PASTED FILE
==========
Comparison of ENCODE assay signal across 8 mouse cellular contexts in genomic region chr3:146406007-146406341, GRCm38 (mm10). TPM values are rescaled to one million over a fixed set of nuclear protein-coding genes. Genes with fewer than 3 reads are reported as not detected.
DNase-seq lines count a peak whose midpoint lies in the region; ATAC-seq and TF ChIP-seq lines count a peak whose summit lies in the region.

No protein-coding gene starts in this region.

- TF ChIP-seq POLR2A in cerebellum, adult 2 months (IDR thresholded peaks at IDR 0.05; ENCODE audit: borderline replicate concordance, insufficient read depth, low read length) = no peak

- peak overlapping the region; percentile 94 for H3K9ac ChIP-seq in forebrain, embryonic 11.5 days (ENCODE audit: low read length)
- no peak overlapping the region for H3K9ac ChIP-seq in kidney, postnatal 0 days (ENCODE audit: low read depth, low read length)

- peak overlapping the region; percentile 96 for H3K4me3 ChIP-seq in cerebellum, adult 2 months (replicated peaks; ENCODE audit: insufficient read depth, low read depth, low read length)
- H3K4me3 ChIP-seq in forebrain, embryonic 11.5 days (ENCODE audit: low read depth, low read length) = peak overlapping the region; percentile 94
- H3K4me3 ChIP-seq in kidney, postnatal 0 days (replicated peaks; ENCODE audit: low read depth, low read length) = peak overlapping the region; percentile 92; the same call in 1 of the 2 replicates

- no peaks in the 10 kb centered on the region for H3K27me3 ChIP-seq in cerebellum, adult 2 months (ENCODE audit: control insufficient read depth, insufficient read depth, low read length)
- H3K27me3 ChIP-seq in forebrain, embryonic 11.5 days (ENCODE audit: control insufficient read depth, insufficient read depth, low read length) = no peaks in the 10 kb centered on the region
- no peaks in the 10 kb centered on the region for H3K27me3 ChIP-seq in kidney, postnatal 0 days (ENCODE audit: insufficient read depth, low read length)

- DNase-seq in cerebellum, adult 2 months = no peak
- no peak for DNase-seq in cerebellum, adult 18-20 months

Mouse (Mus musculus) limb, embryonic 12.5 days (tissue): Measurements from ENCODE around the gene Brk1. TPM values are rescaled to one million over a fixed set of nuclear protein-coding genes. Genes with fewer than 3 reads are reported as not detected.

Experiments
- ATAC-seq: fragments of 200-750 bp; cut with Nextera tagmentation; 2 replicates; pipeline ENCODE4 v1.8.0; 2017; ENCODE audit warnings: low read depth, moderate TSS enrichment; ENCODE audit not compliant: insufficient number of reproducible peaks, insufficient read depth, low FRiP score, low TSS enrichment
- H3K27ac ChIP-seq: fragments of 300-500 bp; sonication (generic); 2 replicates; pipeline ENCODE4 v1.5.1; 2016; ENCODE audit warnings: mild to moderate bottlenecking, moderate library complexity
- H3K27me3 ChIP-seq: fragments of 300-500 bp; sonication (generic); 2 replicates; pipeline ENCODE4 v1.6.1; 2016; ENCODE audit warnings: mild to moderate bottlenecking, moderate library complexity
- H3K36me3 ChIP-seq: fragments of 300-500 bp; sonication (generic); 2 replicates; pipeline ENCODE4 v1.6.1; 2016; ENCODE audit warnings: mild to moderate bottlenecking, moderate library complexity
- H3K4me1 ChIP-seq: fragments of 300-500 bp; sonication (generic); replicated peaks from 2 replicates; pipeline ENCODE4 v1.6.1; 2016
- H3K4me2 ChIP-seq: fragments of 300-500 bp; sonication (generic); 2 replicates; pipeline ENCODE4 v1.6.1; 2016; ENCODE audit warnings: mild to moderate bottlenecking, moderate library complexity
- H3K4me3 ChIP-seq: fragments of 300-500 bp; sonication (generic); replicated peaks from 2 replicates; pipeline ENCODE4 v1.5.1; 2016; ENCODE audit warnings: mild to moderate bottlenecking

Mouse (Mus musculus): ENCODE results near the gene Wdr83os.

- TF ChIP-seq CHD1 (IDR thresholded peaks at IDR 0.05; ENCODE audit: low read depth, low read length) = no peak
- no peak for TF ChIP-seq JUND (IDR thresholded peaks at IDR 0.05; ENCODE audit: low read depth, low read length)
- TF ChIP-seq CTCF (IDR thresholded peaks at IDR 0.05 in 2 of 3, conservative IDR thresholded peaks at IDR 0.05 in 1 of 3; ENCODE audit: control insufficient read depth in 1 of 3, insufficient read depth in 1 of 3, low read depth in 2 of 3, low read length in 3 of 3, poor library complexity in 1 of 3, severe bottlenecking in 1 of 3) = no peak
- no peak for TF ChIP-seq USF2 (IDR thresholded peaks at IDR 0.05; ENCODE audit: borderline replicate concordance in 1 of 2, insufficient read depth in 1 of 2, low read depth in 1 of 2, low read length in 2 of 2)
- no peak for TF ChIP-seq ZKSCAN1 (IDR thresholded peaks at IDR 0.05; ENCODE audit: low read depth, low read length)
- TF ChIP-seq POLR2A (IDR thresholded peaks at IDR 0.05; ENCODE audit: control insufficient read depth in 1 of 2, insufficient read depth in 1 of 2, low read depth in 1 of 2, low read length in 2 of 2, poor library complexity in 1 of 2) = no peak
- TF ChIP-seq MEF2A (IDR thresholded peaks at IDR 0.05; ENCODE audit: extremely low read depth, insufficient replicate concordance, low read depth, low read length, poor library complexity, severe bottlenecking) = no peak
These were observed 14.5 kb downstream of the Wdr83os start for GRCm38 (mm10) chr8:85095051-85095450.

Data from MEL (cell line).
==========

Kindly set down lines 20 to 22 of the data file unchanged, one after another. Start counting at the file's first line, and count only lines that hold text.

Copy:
- H3K36me3 ChIP-seq: fragments of 300-500 bp; sonication (generic); 2 replicates; pipeline ENCODE4 v1.6.1; 2016; ENCODE audit warnings: mild to moderate bottlenecking, moderate library complexity
- H3K4me1 ChIP-seq: fragments of 300-500 bp; sonication (generic); replicated peaks from 2 replicates; pipeline ENCODE4 v1.6.1; 2016
- H3K4me2 ChIP-seq: fragments of 300-500 bp; sonication (generic); 2 replicates; pipeline ENCODE4 v1.6.1; 2016; ENCODE audit warnings: mild to moderate bottlenecking, moderate library complexity